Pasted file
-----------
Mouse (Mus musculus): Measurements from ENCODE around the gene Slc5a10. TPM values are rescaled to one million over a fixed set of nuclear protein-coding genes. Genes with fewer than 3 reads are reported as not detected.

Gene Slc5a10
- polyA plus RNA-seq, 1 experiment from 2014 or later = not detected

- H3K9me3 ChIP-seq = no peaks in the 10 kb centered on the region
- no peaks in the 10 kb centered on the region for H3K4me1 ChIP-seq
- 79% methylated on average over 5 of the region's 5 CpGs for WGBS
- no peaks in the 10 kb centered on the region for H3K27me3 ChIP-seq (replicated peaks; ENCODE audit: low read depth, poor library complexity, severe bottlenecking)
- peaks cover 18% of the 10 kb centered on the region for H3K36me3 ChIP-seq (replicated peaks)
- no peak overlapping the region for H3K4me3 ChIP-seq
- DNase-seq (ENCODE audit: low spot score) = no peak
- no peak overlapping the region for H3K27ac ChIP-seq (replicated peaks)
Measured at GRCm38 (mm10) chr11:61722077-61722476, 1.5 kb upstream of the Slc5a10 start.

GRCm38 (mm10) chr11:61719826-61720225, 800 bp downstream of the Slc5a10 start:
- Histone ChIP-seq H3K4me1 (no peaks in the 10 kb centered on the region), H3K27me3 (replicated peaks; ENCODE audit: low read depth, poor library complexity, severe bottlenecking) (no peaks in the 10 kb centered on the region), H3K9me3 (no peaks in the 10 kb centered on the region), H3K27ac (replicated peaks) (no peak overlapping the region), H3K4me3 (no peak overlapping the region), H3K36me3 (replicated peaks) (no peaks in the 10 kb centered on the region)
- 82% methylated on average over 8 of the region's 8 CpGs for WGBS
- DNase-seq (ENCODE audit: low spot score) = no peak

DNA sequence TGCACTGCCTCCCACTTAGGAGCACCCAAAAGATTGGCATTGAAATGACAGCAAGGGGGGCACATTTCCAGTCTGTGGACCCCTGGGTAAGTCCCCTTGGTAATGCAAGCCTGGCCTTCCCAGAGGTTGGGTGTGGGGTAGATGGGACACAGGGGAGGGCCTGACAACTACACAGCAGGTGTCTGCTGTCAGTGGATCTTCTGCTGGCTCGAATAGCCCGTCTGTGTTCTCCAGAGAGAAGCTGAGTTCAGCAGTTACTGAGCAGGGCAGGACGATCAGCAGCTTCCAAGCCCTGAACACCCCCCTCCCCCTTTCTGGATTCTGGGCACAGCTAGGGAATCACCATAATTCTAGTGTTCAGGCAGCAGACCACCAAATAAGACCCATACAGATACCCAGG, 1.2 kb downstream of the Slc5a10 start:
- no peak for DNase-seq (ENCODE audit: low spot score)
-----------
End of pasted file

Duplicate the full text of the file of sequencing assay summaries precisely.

Mouse (Mus musculus): Measurements from ENCODE around the gene Slc5a10. TPM values are rescaled to one million over a fixed set of nuclear protein-coding genes. Genes with fewer than 3 reads are reported as not detected.

Gene Slc5a10
- polyA plus RNA-seq, 1 experiment from 2014 or later = not detected

- H3K9me3 ChIP-seq = no peaks in the 10 kb centered on the region
- no peaks in the 10 kb centered on the region for H3K4me1 ChIP-seq
- 79% methylated on average over 5 of the region's 5 CpGs for WGBS
- no peaks in the 10 kb centered on the region for H3K27me3 ChIP-seq (replicated peaks; ENCODE audit: low read depth, poor library complexity, severe bottlenecking)
- peaks cover 18% of the 10 kb centered on the region for H3K36me3 ChIP-seq (replicated peaks)
- no peak overlapping the region for H3K4me3 ChIP-seq
- DNase-seq (ENCODE audit: low spot score) = no peak
- no peak overlapping the region for H3K27ac ChIP-seq (replicated peaks)
Measured at GRCm38 (mm10) chr11:61722077-61722476, 1.5 kb upstream of the Slc5a10 start.

GRCm38 (mm10) chr11:61719826-61720225, 800 bp downstream of the Slc5a10 start:
- Histone ChIP-seq H3K4me1 (no peaks in the 10 kb centered on the region), H3K27me3 (replicated peaks; ENCODE audit: low read depth, poor library complexity, severe bottlenecking) (no peaks in the 10 kb centered on the region), H3K9me3 (no peaks in the 10 kb centered on the region), H3K27ac (replicated peaks) (no peak overlapping the region), H3K4me3 (no peak overlapping the region), H3K36me3 (replicated peaks) (no peaks in the 10 kb centered on the region)
- 82% methylated on average over 8 of the region's 8 CpGs for WGBS
- DNase-seq (ENCODE audit: low spot score) = no peak

DNA sequence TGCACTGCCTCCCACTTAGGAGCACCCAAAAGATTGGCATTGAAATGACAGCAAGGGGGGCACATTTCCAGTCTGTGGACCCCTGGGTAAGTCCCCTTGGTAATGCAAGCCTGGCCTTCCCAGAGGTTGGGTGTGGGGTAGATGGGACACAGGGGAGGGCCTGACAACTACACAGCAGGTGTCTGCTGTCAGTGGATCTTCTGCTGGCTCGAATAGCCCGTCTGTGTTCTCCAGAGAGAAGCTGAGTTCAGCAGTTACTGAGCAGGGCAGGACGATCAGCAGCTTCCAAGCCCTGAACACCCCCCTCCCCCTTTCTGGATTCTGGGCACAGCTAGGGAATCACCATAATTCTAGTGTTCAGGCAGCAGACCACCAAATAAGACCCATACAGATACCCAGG, 1.2 kb downstream of the Slc5a10 start:
- no peak for DNase-seq (ENCODE audit: low spot score)